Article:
A Chat With Swamp People's Troy Landry
Troy Landry, a favorite personality from the History Channel hit show "Swamp People," chats with us about what to expect during the second season and how life has changed since the cameras started rolling.
(Editor's Note: This article first appeared in March 2011. The third season of "Swamp People" begins airing February 9, 2012.)
For fans of the History Channel's hit show "Swamp People"--and I know there are a lot of you out there!--the wait is over. The new season premieres Thursday, March 31, at 9 p.m. ET/8 p.m. CT, and Troy Landry, "King of the Swamp" and my personal favorite gator hunter, promises fans will like this season even better than the first.
Earlier this week, I had the chance to talk with Troy about the new season and how his life has changed since the cameras started rolling. Here's a little of what he had to say. Check back next week to read more from the interview (and find out where to spy Troy hanging out in Pierre Part when he's not out in the swamp).
(photo courtesy of the History Channel)
On how his life has changed since the show:
"It's changed a lot but all in a positive way. There's 5,000 other alligator hunters out there, and we were fortunate enough to be the ones on this show. Everywhere we go, people recognize us and they get excited. It's like they're meeting some real movie stars or something."
On the attention the gator industry has received:
"Since the show came out and showed us fishing alligators, it's been very positive for the sale of alligator meat. The demand for alligator meat has almost doubled since the show came out. It don't look like it affected the hide or skin sales as much but it has affected it a little bit to the positive. I really think it's going to eventually affect hide sales too."
His favorite way to eat gator:
"I love grilled alligator. Grilled gator is very good. We pan fry it, and we make a sauce piquante, a stew, that's very good. The leg is red meat and we make a stew with that. The white meat, we like to grill it or fry it up or put it on the pit. It's very good."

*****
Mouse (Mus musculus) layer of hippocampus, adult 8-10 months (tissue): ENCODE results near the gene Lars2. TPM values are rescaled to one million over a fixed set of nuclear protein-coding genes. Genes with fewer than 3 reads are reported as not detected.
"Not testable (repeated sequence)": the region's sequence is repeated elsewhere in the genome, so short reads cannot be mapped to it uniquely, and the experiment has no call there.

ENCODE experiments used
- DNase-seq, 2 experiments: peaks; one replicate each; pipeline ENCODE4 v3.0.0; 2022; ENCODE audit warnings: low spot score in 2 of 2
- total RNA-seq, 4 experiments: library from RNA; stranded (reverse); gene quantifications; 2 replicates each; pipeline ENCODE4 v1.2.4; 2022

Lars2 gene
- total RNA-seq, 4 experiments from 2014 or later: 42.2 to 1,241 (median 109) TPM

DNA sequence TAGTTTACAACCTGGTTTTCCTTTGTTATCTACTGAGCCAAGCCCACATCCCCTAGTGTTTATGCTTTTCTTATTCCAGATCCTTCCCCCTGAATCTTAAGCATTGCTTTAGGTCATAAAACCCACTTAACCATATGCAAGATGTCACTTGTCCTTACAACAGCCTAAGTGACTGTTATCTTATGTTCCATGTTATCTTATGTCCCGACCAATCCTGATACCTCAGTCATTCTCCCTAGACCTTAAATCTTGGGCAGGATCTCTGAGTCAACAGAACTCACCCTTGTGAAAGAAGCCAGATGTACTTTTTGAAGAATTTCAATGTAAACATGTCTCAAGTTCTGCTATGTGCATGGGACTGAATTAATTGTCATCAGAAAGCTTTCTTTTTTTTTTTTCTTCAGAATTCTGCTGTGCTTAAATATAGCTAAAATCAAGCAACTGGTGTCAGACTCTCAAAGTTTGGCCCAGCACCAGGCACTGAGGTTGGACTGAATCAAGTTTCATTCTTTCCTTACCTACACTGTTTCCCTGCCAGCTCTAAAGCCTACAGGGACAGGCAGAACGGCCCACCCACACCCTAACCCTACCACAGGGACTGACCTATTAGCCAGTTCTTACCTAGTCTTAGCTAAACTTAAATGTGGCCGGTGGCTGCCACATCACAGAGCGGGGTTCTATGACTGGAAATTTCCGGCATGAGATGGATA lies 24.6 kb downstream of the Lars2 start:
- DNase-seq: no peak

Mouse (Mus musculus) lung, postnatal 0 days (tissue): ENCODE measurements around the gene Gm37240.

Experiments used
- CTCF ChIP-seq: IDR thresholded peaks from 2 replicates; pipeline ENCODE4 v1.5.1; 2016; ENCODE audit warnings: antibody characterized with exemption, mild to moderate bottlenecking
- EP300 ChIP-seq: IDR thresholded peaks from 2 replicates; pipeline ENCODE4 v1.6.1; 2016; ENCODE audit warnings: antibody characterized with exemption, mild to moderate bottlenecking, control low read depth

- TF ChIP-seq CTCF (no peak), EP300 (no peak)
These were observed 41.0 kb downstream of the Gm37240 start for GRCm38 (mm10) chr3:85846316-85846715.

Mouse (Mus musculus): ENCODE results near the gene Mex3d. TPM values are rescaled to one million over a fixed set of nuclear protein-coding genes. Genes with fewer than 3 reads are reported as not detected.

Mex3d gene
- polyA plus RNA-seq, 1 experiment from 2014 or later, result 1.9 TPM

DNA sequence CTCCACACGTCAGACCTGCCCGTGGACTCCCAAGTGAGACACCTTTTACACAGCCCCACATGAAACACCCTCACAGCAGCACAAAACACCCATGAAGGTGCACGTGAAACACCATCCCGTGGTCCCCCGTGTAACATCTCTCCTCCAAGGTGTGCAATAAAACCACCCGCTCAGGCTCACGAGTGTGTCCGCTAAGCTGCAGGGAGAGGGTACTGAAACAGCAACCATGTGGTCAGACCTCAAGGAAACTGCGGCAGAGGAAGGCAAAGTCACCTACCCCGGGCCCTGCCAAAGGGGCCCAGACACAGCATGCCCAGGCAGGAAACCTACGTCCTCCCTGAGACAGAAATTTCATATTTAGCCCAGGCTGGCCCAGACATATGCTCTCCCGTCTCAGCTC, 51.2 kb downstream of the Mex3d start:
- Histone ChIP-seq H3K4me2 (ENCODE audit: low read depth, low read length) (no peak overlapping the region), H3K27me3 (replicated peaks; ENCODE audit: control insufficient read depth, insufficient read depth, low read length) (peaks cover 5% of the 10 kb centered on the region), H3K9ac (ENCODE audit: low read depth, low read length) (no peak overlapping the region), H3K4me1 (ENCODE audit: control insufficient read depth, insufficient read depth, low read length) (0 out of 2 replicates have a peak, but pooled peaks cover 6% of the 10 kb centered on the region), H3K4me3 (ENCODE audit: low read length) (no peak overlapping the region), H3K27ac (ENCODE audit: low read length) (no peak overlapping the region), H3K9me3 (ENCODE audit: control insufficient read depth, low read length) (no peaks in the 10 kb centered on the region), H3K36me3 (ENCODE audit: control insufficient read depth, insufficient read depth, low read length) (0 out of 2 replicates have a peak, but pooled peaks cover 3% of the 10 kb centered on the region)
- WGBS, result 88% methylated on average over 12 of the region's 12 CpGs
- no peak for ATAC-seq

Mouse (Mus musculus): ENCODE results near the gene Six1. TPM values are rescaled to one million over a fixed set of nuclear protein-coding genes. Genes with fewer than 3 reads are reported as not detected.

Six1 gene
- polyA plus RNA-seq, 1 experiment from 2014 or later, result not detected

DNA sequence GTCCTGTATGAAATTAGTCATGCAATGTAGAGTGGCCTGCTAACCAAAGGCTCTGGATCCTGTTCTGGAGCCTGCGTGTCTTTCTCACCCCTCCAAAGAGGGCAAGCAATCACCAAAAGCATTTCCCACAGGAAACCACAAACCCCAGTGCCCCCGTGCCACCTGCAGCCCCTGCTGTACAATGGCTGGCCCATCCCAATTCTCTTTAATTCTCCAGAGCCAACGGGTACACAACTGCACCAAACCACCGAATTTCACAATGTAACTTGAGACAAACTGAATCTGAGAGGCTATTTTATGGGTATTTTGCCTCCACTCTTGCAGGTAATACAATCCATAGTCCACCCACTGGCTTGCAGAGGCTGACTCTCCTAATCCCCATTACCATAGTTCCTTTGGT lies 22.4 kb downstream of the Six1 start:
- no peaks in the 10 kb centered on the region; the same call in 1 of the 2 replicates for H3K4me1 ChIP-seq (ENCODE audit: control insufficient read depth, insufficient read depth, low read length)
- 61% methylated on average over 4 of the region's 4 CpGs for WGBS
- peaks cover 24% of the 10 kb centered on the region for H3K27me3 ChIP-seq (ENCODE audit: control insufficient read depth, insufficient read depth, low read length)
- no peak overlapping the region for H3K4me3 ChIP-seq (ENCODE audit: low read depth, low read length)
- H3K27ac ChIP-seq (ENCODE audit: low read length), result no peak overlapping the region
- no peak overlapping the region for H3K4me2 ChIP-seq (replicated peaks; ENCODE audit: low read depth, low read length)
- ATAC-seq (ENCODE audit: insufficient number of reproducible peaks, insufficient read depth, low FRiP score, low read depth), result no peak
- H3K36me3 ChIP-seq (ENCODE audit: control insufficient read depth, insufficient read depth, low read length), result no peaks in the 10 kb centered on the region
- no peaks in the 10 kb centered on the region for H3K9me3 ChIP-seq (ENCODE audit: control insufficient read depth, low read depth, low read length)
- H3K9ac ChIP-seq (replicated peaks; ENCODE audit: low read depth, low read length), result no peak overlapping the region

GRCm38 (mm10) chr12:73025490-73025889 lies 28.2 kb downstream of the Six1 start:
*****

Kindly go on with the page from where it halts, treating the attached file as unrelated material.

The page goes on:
What's his family think of his newfound celebrity:
"Everybody in my family is so excited, even my momma. My momma went to the doctor last week in Baton Rouge, and when she told somebody she was from Pierre Part, they asked, 'Do you know the Swamp People?' She said, 'Yeah, one of them is my son.' My momma told me she had to take pictures with these people and sign autographs for them. It's unbelievable, yeah, it's unbelievable."
On concerns of how the show might portray his way of life:
"Mostly I was worried about—I didn't want them to show too much of the killing part of the alligator. It's real nasty in the boat; at the end of the day, it gets ugly. I was really worried they were going to make it a blood battle on TV. I find History Channel did an awesome job. They show us harvesting the gator but didn't focus a whole lot on the killing part. They showed a lot of our families. We live simple down here because that's the way we choose to live, you know. ... I grew up in the bayous and the swamps, and I'm happy where I'm at and doing what I'm doing, and the History Channel did an awesome job of showing the way we live. It's all positive."
On working with a new team member, Liz:
"Liz is a local girl. Her daddy and I were real good friends for years and years. He was one of the old-timers around here. When he passed away, Liz inherited his lease. ... She fished her tags and Clint had to drop out in season two to take care of his own business for a couple of weeks. I needed extra help, and Liz was already tagged out so I brought her in with us. ... She helped me out a lot and I think the people are going to really enjoy seeing her on the show."
On his signature striped polo shirt: